Duterte recognized that calls to ban entry to travelers from China “threatened the goodwill he had built” with Chinese leadership, Kraft said, contrasting Duterte’s hesitance to implement a travel ban with his plan to end an agreement allowing visiting U.S. forces legal status in the Philippines after the United States canceled the visa of Ronald Dela Rosa, a senator who led the national police during the peak of the deadly drug war.

The online response to the coronavirus outbreak has not only ensnared Duterte but has spawned online misinformation racially targeting people of Chinese ethnicity, mirroring similar trends throughout the rest of the world—including Indonesia, which also has a large Chinese community.

For some Philippine politicians, the virus isn’t the real enemy. At a Tuesday Senate hearing to discuss government responses to the coronavirus—the culmination of an effort to combat the virus that the public already sees as clumsy and slow-moving—Sen. Christopher “Bong” Go lashed out at internet users peddling fake news, saying they should be “quarantined.” Later in the hearing, Senate President Vicente Sotto III used his time to show a debunked video accusing Western countries of developing the coronavirus as a biowarfare weapon against China, calling the conspiracy theory “very interesting, if not revealing.”

Teodoro Locsin Jr., the foreign secretary, criticized the video in response and simultaneously praised the Chinese government’s handling of the coronavirus, saying the disease was “proving the resilience and strength of China.” But the praise did not align with the Philippine public’s distrust of China and its closeness to Duterte.

The virus response has played into that distrust. On Jan. 26, Sen. Richard Gordon, the CEO of the Philippine Red Cross, said $1.4 million worth of Philippine-made face masks had been sent to China to help combat the spread of coronavirus. Filipinos quickly noted that the government had failed to provide masks to those affected by the Taal volcano eruption in January. There are no plans to hand out free masks to the public, according to presidential spokesman Salvador Panelo, who said on Jan. 31: “How can you give [face masks for free] if there’s none?”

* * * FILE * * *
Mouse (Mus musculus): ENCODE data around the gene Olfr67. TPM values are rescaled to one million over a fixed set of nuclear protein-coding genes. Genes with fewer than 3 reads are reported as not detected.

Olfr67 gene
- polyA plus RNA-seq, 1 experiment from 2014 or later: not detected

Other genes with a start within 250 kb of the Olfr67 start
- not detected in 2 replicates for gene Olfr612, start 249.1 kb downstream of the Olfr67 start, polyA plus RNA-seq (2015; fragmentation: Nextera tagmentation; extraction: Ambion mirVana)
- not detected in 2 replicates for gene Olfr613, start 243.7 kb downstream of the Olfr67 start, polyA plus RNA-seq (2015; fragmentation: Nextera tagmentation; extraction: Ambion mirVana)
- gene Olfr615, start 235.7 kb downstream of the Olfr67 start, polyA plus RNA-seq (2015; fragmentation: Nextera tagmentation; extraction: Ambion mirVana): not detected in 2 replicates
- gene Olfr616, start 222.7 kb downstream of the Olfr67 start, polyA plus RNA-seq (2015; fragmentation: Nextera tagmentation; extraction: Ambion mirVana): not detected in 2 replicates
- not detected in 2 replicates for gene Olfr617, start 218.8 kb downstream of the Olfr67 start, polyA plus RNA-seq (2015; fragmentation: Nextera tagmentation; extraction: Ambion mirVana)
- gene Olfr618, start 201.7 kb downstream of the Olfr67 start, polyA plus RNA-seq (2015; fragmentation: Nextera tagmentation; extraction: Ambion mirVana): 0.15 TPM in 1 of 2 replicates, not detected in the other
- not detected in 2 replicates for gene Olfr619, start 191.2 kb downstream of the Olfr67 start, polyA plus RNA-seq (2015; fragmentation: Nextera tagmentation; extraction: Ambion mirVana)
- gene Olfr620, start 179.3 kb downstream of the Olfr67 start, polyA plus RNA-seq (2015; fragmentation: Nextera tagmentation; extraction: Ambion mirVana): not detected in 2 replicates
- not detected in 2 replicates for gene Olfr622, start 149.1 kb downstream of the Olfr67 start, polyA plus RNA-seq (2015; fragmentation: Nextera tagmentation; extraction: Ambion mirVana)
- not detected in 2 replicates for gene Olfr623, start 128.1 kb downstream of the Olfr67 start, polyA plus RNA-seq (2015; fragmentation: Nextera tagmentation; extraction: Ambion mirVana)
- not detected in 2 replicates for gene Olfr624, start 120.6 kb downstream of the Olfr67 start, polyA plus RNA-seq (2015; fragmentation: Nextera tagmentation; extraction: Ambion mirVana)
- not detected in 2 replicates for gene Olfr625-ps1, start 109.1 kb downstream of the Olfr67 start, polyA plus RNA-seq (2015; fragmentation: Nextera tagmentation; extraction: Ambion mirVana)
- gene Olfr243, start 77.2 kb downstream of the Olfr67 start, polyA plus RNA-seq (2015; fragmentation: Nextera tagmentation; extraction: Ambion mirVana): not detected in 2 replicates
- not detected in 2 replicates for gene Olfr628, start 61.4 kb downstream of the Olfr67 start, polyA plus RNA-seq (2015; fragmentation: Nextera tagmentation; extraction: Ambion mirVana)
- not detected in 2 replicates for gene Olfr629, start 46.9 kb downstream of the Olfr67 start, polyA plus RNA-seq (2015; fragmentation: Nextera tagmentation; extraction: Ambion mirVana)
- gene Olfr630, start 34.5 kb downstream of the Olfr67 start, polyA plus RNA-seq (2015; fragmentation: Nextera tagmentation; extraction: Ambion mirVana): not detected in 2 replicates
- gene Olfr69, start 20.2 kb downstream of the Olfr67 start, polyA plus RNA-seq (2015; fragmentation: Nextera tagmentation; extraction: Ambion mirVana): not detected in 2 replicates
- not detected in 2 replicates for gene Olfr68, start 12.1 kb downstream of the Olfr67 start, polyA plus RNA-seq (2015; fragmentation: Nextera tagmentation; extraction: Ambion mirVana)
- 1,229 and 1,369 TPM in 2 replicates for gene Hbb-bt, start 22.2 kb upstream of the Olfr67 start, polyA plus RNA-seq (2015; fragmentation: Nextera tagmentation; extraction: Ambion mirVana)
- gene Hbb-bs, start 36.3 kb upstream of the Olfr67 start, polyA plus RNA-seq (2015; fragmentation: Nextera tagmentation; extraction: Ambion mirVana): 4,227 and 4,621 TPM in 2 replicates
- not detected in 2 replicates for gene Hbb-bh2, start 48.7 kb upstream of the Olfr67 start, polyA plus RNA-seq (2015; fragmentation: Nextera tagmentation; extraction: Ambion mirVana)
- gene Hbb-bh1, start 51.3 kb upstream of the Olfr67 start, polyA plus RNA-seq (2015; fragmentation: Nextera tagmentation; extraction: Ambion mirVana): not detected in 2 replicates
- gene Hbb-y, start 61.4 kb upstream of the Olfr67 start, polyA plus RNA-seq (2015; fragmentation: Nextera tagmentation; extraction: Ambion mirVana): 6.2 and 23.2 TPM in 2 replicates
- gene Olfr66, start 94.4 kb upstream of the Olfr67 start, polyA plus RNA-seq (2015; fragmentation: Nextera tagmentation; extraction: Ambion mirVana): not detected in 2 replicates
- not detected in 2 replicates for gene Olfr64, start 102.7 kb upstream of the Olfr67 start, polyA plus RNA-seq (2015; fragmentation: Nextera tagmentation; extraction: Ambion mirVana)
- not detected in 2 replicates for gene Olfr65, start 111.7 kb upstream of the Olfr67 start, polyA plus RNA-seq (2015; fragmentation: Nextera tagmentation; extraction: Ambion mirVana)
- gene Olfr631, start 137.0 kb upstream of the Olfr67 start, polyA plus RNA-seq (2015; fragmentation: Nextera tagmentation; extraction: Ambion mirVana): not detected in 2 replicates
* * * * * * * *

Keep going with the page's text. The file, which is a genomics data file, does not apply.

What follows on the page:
In Davao City, the hometown of Duterte, sidewalk peddlers hawked masks at inflated prices as pharmacies posted signs saying they were out of stock. Scheduled flights from Jinjiang, in China’s Fujian province, entered Davao as late as Jan. 29, infuriating residents. On Saturday, the Philippine Daily Inquirer reported that Chinese visitors had entered a tourist destination in Mindanao without going through a mandatory 14-day quarantine.

Tyrone Velez, a Tsinoy and a columnist for the SunStar Davao, said the city had begun to prioritize mainland Chinese business over local Tsinoy enterprise since Duterte, who was formerly the mayor of Davao, became president. The resentment toward Duterte’s rapprochement with China, he added, has only boiled over during the coronavirus outbreak.

“There seems to be no one in government in control, even just simply showing a presence that is calm or on top of the situation,” Velez said.

This left Tsinoys, many of whom champion trade with China but identify as Filipinos, in an awkward position. Henry Lim Bon Liong, the president of the Federation of Filipino Chinese Chambers of Commerce and Industry, said in a statement that Filipinos should refrain from “anti-China racist stereotypes” and instead praise China and its government for its transparency and “remarkable political will,” noting its importance as an “ally and long-standing trade partner.”